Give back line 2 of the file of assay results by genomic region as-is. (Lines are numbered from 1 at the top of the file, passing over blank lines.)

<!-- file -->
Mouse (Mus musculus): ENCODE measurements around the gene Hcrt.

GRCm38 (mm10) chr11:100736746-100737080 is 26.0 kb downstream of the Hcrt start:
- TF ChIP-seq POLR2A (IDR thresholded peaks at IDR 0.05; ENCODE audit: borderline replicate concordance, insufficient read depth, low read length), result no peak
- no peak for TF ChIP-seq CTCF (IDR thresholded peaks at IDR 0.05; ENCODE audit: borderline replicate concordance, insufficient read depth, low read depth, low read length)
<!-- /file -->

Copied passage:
GRCm38 (mm10) chr11:100736746-100737080 is 26.0 kb downstream of the Hcrt start: